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Recently a program gave me this text in a dialog box: "All purchases have been downloaded for this account." While I understand its meaning, splitting the subject (the noun and its attributive phrase) makes it awkward in my mind.

"All purchases for this account have been downloaded" seems clearer to me. Is there a grammar rule to cover this?

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"For this account" is a prepositional phrase. An adjective is a word such as high or red. The sentence does not contain a single adjective. –  RegDwigнt Jan 10 '13 at 23:24
@RegDwigh: all –  Cerberus Jan 10 '13 at 23:34
@Cerberus No, he is right. All is a determiner. –  tchrist Jan 10 '13 at 23:40
@tchrist: It is both to me. Just depends on your model and definitions. –  Cerberus Jan 10 '13 at 23:41
@Cerberus I guess it is an aller adjective than it is some. –  tchrist Jan 11 '13 at 0:04

2 Answers 2

up vote 5 down vote accepted

There is no rule forbidding it, and in general you can move prepositional phrases around quite a bit in a sentence. (Not everywhere, but quite a bit.)

You just have to realize that they will most often attach themselves to whatever is closest, so people may take the wrong meaning.

This is not a problem if there is something that draws them out to something more distant. For example, “I washed the baby with that new soap you got” will not attach to baby because of the tendency of soap and water to go together. On the other hand, “I took a picture of the baby with the red cap” has no such issue, since caps do not take pictures.

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The English in your dialog box sentence looks grammatical. If you run it by numerous native English speakers, I suspect you will hardly find any reports of a flaw.

The sentence which you propose is not precisely equivalent to the original, but rather subtly different. The high level semantics are identical, because we know the context, or at least we assume that it's some kind of online shopping situation: from both sentences we understand that this account has associated purchases, and that all of those purchases have been downloaded.

In "all purchases have been downloaded for this account", the phrase "for this account" modifies the verb.

In "all purchases for this account have been downloaded", "purchases for this account" constitutes a noun phrase. That entire phrase is the subject.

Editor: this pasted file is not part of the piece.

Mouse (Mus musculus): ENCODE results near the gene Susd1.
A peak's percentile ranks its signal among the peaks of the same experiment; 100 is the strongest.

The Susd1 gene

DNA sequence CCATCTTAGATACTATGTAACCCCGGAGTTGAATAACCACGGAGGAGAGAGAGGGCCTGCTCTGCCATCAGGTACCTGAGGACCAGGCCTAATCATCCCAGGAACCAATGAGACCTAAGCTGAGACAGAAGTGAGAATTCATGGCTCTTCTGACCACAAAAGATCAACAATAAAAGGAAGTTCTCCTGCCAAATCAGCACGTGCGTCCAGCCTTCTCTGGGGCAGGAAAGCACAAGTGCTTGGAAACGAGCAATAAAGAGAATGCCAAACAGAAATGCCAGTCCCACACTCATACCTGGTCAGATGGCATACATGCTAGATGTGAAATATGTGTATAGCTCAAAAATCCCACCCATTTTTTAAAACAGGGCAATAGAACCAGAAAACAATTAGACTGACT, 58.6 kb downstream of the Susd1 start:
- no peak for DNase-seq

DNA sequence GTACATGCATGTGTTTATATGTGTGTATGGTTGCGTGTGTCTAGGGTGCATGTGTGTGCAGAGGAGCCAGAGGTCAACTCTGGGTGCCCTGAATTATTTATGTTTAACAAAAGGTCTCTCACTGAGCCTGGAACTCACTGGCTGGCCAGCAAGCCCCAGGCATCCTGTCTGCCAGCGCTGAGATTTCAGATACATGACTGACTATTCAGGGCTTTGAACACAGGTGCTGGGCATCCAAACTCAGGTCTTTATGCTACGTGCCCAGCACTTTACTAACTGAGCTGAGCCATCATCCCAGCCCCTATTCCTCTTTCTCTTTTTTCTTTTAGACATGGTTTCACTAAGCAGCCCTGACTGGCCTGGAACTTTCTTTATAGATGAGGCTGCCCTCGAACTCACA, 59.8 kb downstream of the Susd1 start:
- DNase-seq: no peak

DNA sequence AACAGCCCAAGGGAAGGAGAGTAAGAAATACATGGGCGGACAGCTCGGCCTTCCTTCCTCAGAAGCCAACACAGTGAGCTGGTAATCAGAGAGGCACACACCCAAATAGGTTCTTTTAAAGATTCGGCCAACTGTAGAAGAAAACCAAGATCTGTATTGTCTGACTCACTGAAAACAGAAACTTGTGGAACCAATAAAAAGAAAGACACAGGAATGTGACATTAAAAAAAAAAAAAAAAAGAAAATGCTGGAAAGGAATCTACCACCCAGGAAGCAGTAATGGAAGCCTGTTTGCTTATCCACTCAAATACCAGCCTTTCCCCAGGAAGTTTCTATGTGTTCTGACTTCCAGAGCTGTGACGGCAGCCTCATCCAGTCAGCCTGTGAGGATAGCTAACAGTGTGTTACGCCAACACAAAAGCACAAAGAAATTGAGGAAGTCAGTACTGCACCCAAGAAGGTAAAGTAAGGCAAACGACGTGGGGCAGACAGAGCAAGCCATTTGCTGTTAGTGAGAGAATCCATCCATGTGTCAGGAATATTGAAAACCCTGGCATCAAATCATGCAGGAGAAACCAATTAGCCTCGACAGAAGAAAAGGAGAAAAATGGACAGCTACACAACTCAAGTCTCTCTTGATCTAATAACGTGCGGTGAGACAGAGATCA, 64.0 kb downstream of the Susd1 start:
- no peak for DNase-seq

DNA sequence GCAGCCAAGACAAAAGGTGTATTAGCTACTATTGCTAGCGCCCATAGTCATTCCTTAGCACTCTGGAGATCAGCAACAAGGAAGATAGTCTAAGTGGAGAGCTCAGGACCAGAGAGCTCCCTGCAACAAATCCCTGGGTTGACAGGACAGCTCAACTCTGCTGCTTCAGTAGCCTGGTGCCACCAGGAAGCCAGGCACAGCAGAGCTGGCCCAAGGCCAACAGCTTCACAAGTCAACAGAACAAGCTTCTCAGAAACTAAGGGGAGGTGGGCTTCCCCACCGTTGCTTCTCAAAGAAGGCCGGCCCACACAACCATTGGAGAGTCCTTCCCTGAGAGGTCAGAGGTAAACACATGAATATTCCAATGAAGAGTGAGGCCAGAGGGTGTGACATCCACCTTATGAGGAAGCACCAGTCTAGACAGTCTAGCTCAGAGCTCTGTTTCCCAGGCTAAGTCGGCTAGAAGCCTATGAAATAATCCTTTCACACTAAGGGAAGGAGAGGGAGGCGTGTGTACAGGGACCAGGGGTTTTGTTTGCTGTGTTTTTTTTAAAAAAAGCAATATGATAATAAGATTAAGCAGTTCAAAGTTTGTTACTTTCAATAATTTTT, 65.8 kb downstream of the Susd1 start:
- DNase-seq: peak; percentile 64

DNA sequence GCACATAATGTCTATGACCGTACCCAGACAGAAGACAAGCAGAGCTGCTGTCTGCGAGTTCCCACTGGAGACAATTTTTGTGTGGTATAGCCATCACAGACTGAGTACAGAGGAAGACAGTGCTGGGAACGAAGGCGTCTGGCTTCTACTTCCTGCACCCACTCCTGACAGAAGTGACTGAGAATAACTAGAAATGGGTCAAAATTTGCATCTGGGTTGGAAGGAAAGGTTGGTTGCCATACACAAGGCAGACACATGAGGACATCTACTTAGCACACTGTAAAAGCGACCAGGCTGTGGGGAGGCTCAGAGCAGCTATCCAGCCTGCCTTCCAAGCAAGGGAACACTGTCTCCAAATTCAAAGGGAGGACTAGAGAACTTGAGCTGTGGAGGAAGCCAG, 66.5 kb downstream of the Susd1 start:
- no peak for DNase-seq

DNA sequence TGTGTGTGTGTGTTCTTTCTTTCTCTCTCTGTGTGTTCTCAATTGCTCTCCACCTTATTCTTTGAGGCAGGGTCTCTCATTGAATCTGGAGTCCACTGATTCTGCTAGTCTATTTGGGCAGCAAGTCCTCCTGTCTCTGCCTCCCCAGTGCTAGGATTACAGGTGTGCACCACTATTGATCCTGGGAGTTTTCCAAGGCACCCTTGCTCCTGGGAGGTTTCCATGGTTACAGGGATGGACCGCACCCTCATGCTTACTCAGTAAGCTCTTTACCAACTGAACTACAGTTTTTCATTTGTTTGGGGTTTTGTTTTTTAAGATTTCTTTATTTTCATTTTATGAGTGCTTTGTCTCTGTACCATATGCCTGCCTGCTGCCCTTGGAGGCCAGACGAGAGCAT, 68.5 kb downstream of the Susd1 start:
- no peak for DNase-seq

The difference is not simply that we are rearranging syntax, because the syntactic categories are changing.

Both of these sentences have multiple possible interpretations, depending on the context and the way words are emphasized in speech. For instance, suppose that an account requires certain purchases to be downloaded, but also requires some other things (let's say widgets) to be downloaded. Then "all purchases have been downloaded for this account" emphasizes that the purchases have been downloaded, but perhaps the widgets have not yet been.

Also, consider these hypothetical conversations:

Bob: Alice, for which accounts have all the purchases been downloaded?

Alice: All purchases have been downloaded for this account.

Bob: I see.


Bob: Alice, for which accounts have all the purchases been downloaded?

Alice: All purchases for this account have been downloaded.

Bob: Yes, yes. I know all purchases were downloaded for this account, but were there any other purchases for other accounts?

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Kaz, I think you're right that they are subtly different. No doubt. I guess I was thinking that "all purchases" and "for this account" go together. (It is, indeed, an online store - Apple iTunes.) If we use a more concrete example, such as "This cake was baked for you." That makes sense, more so than, "This cake for you was baked." –  IAmNaN Jan 11 '13 at 2:39

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